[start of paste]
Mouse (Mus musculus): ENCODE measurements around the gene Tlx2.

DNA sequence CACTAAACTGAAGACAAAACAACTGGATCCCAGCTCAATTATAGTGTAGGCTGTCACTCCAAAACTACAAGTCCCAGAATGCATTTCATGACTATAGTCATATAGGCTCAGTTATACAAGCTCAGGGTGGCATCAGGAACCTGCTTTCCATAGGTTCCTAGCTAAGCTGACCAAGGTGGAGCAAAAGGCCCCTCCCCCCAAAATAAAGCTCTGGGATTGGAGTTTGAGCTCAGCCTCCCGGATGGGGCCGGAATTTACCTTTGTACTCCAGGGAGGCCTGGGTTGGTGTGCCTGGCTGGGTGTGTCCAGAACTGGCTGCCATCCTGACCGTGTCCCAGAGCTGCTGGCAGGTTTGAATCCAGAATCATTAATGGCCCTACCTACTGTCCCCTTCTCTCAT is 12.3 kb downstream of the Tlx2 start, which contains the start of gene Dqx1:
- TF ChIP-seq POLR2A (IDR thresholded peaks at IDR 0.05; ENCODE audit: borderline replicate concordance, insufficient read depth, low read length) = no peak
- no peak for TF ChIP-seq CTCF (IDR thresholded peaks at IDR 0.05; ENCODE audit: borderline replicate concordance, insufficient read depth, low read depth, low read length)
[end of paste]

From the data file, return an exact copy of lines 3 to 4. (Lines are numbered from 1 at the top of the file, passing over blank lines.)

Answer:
- TF ChIP-seq POLR2A (IDR thresholded peaks at IDR 0.05; ENCODE audit: borderline replicate concordance, insufficient read depth, low read length) = no peak
- no peak for TF ChIP-seq CTCF (IDR thresholded peaks at IDR 0.05; ENCODE audit: borderline replicate concordance, insufficient read depth, low read depth, low read length)